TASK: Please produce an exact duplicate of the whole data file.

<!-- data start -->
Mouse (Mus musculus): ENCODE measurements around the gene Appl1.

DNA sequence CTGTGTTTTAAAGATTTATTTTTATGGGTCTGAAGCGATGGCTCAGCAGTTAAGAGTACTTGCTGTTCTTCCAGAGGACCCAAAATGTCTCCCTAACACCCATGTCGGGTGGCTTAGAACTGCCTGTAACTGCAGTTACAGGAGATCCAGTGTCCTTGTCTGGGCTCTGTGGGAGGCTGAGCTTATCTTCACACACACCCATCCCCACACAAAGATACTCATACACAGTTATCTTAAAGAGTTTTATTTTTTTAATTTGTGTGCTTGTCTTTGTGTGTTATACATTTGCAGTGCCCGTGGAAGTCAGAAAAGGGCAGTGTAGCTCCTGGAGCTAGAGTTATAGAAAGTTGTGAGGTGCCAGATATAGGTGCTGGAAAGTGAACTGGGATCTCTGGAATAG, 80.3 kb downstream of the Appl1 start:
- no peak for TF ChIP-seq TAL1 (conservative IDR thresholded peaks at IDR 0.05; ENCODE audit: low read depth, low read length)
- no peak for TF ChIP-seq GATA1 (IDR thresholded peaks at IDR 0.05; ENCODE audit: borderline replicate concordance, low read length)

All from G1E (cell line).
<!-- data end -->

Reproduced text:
Mouse (Mus musculus): ENCODE measurements around the gene Appl1.

DNA sequence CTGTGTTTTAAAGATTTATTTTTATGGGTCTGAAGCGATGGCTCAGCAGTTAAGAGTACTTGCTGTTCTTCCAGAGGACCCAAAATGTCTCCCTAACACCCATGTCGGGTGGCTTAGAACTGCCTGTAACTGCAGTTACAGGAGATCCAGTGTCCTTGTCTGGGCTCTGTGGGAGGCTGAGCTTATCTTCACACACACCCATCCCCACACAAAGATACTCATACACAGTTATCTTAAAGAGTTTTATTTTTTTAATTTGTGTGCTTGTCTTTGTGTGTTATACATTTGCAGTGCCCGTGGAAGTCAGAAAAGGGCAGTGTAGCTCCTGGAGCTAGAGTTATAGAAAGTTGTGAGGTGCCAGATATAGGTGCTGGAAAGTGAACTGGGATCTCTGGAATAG, 80.3 kb downstream of the Appl1 start:
- no peak for TF ChIP-seq TAL1 (conservative IDR thresholded peaks at IDR 0.05; ENCODE audit: low read depth, low read length)
- no peak for TF ChIP-seq GATA1 (IDR thresholded peaks at IDR 0.05; ENCODE audit: borderline replicate concordance, low read length)

All from G1E (cell line).